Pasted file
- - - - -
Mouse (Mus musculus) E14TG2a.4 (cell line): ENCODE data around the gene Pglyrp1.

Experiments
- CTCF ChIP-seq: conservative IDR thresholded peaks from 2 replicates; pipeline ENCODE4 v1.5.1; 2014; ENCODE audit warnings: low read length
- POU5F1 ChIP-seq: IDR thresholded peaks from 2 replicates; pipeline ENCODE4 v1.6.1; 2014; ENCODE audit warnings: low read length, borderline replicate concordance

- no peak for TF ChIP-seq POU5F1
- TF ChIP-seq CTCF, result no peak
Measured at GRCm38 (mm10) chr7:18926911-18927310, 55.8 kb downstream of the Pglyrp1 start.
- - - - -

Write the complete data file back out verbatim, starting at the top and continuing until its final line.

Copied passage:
Mouse (Mus musculus) E14TG2a.4 (cell line): ENCODE data around the gene Pglyrp1.

Experiments
- CTCF ChIP-seq: conservative IDR thresholded peaks from 2 replicates; pipeline ENCODE4 v1.5.1; 2014; ENCODE audit warnings: low read length
- POU5F1 ChIP-seq: IDR thresholded peaks from 2 replicates; pipeline ENCODE4 v1.6.1; 2014; ENCODE audit warnings: low read length, borderline replicate concordance

- no peak for TF ChIP-seq POU5F1
- TF ChIP-seq CTCF, result no peak
Measured at GRCm38 (mm10) chr7:18926911-18927310, 55.8 kb downstream of the Pglyrp1 start.